With its minimal plot, spare dialogue, formal structure and vast unspoken well of bubbling sexual tension, French author and screenwriter Marguerite Duras’ breakthrough novel, Moderato Cantabile (1958), tells of a rich woman repeatedly discussing a recent murder with one of her husband’s former employees, and the pair not quite having an affair. Hong Kong novelist Xu Xi explains how it changed her life.
“I read the book when I was 18 or 19, in about 1972, during an intermediate French class at university. At that time, I could read some French. It was the most astonishing piece of literature I’d ever read. It reveals the way a woman thinks and it’s very sexual. The repression is overtly expressed.”
“I was writing already and Moderato Cantabile struck me as the first thing I’d read that sounded realistic: so spare and so understated, with so much in between the dialogue. I thought it was a much better way to understand psychology than the study of psychology. This is humanity; this is the way people are.
“Marguerite Duras showed me that you can be a woman, find your own voice and write what you want, free from all the usual patriarchal expectations. This lesson has been invaluable. Fundamentally, women talk about relationships and sex in a much deeper way than men, and I’m fascinated by this.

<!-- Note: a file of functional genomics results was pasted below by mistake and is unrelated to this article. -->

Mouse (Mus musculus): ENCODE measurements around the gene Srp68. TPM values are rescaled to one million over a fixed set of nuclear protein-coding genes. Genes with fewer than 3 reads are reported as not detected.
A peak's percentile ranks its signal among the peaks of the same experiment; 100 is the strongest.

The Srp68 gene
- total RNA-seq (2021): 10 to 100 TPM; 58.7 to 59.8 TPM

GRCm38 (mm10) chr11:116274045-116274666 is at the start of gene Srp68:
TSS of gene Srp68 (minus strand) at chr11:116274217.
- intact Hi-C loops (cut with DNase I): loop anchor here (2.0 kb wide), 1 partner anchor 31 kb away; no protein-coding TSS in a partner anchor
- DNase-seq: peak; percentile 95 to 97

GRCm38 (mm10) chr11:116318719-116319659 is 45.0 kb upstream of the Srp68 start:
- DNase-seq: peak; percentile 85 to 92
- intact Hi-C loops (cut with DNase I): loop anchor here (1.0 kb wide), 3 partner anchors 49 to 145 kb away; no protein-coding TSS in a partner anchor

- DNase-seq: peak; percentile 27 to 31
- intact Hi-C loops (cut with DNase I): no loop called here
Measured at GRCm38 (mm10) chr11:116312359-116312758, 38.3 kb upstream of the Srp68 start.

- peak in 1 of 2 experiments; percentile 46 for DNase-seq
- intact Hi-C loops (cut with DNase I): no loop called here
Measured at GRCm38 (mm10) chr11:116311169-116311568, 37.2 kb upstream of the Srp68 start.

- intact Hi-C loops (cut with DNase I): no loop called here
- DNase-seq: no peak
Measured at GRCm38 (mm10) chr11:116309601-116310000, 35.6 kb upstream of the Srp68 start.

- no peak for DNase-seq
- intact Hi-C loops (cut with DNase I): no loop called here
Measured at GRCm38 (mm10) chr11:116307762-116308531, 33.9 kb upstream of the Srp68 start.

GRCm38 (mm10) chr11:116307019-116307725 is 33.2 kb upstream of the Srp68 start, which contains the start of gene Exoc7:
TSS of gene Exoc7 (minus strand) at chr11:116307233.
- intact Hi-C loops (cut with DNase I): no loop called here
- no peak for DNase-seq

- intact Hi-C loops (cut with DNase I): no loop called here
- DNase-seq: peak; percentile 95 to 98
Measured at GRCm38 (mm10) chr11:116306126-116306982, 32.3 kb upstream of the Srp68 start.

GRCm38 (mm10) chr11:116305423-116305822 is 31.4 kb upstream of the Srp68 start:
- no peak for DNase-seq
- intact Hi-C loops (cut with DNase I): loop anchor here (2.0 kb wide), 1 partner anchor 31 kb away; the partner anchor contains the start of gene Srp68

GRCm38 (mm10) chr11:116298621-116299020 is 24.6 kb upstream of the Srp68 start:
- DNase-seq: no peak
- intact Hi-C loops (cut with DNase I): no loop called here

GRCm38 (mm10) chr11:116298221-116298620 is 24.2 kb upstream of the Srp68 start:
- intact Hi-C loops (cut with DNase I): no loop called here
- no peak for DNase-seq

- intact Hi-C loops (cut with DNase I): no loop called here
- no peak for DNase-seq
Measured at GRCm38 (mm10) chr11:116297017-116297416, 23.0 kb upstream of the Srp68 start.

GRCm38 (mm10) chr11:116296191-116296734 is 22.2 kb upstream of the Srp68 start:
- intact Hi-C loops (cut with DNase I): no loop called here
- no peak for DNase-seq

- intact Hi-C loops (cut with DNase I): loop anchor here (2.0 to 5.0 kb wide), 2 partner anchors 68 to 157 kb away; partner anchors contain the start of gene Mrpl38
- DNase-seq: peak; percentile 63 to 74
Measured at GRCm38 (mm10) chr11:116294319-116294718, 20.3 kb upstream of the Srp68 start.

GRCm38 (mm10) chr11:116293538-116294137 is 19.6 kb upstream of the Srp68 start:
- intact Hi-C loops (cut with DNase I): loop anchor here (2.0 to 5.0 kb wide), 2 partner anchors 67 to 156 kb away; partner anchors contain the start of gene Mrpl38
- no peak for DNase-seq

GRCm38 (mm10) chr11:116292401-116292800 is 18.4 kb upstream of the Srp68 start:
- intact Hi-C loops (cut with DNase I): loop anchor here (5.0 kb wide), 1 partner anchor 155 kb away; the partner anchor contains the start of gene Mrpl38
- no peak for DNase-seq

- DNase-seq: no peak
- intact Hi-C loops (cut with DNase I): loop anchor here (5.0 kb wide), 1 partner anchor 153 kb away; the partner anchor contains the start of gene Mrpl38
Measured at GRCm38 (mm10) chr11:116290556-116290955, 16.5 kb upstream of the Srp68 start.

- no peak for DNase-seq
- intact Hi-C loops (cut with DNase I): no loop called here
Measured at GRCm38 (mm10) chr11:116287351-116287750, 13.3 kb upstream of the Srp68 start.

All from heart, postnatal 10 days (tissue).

“I’ve been an outlier most of my life, and it’s been a long, slow road, but Duras taught me that I didn’t need to compromise. She didn’t give a s**t about what she was supposed to be.
“She broke a lot of rules about social mores. As a young woman, I was going through many of the same things as Duras. She was a real writer, an artist, a model for someone pursuing literary art.
“Moderato cantabile – literally “moderately and singingly” – is one of those innocuous musical terms that you usually ignore. I’d never seen anyone use a musical term as the title of a book. I did the same with my short story “Rubato”. I thought if she can do it, I can do it.
“When I was writing in my 20s, I knew enough to know I was imitating her, in the dialogue and the spare narrative. But I was almost being too subtle. You know exactly what’s going on with Duras all the time, with the leitmotifs and dramatic images that keep returning. It was something I had to learn how to do.”
“I’ve gone back to it about half a dozen times. I didn’t read an English translation of Moderato Cantabile until years later, but coming to her first in her original language was powerful for me. I kind of stopped reading Duras in my 40s, because she informed my 20s and 30s, and I became more influenced by other writers. I started to think more about my Asian heritage and how to bring that into it.
“Not that I ever really left her. It’s part of my signature now, Duras idolatry.”